It is the only platform for designers of men’s clothes on the continent that does not have to share the spotlight with the more traditional women’s fashion scene, organizers of the South Africa Menswear Week (SAMW) say.
In its 5th edition this year, SAMW showed African designers challenging the imagination of menswear style and standing up to be counted alongside some of the world’s top fashion creators.
Mzuksi Mbane – an accounting graduate with no formal design training, used his brand ‘Imprint’ to stay true to African influences, with a range of distinct prints on soft but structured pieces and inspired by style beyond the designer’s home base, South Africa.
“For me I always play around with the story of a traveler, so it’s not just a person focused in SA, it’s an African man from all over Africa because if you look at my collection that I did for Winter, it was focused a lot from Morocco so it was Africa from South Africa, it carried stories from Morocco and then I had pieces there that I took from Ghana, so there is always that mix because it is supposed to unify a, it is supposed to focus on roots that we share as Africans. So yes I take a lot from Africa as a whole,” said the designer.
“Imprint’s style is quite contemporary and the details, oh my gosh! It’s fantastic and the mixture of the colours, it’s not every day you see a designer that can combine such kind of basic colours together and come up with such details,” said Evans Johns, a guest at the show.
UK-born Nigerian designer, Tokyo James’ urban street-wear chic went beyond the African print staple for looks he said are meant to cater to the tastes of men anywhere in the world.
“I draw inspiration from Nigeria but I design for a global audience. I strongly believe Africa is part of the world so I tend not to like to just limit myself to just to the Africa aesthetic. Africa is part of the world so when I am designing I am designing for the man in general, so it could be a European man, it could be the Asian man, it could be the African man. I am designing for the man, basically just as long as you are a man you can wear Tokyo James,” he said.
Sponsored by carmaker Lexus, the event was held at The Palms in Woodstock, Cape Town – an airy space that organizers said was classy yet simple enough not to compete with the spirit of SAMW, which aims to take men’s fashion more seriously.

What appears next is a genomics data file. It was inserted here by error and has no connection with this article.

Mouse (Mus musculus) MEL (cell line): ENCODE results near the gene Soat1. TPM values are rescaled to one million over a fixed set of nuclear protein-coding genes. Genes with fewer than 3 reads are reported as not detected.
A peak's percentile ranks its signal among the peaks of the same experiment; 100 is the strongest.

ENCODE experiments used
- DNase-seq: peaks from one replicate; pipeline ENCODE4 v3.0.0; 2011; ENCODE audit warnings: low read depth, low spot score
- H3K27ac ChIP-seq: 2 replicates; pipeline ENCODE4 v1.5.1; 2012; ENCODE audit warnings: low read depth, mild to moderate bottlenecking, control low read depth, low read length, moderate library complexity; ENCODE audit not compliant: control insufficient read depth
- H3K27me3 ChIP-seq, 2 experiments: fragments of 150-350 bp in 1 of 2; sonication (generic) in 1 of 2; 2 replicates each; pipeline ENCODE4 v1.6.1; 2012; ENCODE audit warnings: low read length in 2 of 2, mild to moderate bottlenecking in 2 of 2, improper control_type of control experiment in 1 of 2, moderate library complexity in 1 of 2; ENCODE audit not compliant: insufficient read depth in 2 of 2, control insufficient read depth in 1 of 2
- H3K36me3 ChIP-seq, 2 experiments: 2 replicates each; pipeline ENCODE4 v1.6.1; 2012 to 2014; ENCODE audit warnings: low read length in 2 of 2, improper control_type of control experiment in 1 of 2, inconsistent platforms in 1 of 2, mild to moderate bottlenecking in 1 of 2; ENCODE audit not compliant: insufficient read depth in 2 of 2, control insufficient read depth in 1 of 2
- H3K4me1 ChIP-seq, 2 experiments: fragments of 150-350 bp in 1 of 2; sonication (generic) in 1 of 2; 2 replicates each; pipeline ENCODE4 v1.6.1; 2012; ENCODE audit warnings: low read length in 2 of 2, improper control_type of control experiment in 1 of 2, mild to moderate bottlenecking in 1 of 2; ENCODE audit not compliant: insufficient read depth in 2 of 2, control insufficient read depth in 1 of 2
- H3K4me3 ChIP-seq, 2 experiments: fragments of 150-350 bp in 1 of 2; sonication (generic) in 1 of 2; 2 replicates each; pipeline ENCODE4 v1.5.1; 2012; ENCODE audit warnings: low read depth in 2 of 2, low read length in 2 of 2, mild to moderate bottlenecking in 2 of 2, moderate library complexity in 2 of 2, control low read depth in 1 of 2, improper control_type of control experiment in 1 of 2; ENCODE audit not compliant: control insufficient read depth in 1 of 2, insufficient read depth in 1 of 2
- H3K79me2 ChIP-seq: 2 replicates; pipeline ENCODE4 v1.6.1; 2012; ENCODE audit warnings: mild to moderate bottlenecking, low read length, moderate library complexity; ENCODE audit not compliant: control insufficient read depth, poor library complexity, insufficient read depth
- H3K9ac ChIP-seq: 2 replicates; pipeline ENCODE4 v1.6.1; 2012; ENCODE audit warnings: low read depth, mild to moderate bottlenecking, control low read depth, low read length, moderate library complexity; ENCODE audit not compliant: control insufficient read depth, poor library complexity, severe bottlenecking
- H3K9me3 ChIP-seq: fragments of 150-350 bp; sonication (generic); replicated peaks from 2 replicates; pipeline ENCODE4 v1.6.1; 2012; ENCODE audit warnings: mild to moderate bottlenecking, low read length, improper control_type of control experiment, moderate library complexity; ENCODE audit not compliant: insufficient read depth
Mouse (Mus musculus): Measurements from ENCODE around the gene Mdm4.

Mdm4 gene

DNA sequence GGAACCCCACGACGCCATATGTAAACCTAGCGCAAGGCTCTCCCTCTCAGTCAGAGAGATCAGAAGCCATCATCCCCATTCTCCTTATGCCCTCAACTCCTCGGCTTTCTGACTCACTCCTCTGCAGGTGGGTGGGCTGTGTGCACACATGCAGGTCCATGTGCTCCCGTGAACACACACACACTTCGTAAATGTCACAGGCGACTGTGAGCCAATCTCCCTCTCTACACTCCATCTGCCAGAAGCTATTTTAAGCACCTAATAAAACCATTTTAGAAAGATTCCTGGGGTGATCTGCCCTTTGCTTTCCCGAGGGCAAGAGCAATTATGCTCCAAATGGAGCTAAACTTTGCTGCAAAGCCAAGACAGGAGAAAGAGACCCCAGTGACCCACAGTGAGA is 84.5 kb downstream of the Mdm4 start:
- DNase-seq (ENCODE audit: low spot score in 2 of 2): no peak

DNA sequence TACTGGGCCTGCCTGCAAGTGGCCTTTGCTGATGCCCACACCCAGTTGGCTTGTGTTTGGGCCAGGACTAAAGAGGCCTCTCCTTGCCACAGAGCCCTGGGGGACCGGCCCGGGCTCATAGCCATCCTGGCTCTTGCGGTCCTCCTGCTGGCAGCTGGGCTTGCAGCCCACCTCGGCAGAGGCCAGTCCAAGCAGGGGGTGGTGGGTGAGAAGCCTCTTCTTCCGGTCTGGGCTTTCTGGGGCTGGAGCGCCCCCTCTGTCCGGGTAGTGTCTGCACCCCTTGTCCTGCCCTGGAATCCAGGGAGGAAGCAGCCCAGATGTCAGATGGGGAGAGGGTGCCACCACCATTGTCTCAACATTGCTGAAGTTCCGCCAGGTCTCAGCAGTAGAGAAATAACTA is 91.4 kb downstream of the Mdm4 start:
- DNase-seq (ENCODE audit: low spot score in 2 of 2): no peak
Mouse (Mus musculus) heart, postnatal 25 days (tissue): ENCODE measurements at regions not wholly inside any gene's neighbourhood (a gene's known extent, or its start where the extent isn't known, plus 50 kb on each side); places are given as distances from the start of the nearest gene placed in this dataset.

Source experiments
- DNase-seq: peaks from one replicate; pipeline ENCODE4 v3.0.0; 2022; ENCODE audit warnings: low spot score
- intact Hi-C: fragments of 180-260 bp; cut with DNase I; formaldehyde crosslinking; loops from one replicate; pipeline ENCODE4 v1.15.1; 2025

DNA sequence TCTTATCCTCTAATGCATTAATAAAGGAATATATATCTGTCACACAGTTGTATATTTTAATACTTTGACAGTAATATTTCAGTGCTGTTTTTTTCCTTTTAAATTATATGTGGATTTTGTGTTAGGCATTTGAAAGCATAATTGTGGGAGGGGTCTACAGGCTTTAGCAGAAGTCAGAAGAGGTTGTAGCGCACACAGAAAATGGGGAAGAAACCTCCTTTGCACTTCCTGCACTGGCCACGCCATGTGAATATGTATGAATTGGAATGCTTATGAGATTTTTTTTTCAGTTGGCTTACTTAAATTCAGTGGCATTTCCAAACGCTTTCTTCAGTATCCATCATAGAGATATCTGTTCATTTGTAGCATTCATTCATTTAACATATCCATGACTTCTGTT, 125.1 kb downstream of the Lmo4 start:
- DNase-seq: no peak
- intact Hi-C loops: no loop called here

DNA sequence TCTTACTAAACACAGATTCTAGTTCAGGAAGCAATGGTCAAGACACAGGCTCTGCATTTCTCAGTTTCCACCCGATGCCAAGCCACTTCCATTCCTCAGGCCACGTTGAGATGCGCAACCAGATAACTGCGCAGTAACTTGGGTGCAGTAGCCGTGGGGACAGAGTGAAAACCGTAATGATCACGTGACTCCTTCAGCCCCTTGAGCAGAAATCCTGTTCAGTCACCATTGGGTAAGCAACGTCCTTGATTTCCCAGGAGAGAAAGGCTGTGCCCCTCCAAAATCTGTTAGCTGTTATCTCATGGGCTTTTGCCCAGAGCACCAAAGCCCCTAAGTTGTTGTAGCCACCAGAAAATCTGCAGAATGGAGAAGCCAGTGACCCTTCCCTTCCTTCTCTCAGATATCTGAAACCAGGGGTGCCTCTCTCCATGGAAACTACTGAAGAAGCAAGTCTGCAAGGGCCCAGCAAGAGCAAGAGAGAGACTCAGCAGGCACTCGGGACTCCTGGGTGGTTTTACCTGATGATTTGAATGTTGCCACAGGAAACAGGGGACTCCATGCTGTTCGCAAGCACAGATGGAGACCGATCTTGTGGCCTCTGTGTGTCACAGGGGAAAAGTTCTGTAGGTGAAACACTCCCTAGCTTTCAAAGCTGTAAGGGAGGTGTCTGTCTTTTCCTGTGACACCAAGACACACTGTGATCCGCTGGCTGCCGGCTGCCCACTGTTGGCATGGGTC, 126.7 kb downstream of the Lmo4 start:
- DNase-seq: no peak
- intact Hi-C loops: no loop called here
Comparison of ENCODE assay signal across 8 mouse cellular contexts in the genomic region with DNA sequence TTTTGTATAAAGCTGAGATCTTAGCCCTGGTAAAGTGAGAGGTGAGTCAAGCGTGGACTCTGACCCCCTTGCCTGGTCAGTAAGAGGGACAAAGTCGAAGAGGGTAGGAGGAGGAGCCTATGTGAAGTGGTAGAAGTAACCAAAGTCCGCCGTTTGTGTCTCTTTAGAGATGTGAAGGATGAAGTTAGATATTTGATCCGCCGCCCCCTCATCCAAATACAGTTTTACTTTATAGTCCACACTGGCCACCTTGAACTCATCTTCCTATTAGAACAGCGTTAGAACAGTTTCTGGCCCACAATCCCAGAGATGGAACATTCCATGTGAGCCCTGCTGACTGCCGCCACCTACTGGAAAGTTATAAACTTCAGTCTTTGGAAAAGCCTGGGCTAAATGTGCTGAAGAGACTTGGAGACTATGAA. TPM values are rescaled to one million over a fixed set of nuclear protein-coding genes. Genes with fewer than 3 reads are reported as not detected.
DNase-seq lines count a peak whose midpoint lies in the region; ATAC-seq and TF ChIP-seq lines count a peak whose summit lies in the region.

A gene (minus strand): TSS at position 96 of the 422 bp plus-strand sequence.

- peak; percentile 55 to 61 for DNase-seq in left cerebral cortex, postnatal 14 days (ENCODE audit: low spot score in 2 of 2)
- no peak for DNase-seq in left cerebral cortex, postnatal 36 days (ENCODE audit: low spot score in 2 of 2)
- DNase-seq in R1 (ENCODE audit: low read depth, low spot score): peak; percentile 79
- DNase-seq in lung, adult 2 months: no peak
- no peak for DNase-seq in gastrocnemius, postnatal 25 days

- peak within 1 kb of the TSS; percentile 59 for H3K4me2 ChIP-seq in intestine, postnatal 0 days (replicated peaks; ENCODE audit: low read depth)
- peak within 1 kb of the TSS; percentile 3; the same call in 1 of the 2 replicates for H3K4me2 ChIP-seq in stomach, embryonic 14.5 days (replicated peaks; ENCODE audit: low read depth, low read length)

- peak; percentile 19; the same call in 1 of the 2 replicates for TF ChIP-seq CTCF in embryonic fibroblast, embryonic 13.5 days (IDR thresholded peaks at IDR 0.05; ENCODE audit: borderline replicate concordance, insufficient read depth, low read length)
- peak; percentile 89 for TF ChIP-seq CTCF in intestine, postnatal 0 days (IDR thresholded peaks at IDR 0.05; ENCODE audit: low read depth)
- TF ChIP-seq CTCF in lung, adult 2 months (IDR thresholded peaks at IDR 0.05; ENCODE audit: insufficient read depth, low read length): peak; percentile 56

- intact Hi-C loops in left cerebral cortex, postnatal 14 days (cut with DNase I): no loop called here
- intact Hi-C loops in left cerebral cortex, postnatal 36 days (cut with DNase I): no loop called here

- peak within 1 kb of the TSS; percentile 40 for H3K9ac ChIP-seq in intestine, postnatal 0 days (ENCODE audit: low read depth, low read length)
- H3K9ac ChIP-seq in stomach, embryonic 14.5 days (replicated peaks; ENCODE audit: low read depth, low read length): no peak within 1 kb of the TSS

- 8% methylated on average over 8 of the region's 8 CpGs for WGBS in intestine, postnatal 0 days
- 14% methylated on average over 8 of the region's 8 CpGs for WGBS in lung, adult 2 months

“There are hundreds of fashion weeks on the continent, the problem is they are mostly driven by entertainment or other effects. What we have done to separate ourselves from everybody else is to focus on the clothes. We have only the best designers that get curated and the whole process to curate, to get the best clothing on to our runway and that is why everyone comes here to look at this point where the clothes is, because if they wont to see what are the new trends, what is happening in African fashion, this is where they come to find it because we have got the best people on our platform on our ramp,” said Ryan Beswick, executive director of SAMW.
SAMW takes place twice a year and is modeled around the London Fashion Week Men’s.
It also provides opportunities for African designers to eventually show their work in London – one of the world’s top fashion capitals.
This year, some critics challenged African designers to take it to the next level and make a bigger mark on the global scene by setting a new standard of quality.
“We take the style as it is and we know how to interpret the African traditions and the style and you know… the ethnicity and what happens is that the rest of the world takes that style and adapts it and kind of, sometimes improves on it, so we need to learn to refine our own style ourselves and make it top notch that when the world sees it they are like wow! You know? And they stand back and they look and they think, there is nothing you can actually improve on,” said Boitumelo Pooe, from the South Africa Fashion Council.
South Africa has one of the continent’s most successful fashion industries and was worth more than 200 billion rand ($15 billion) at the end of 2014.
Other designers who took part in the event were Nao Serati, Nguni Shades Kidd Hunta and Craig Jacobs as well as Jenevieve Lyons and Kim Gush.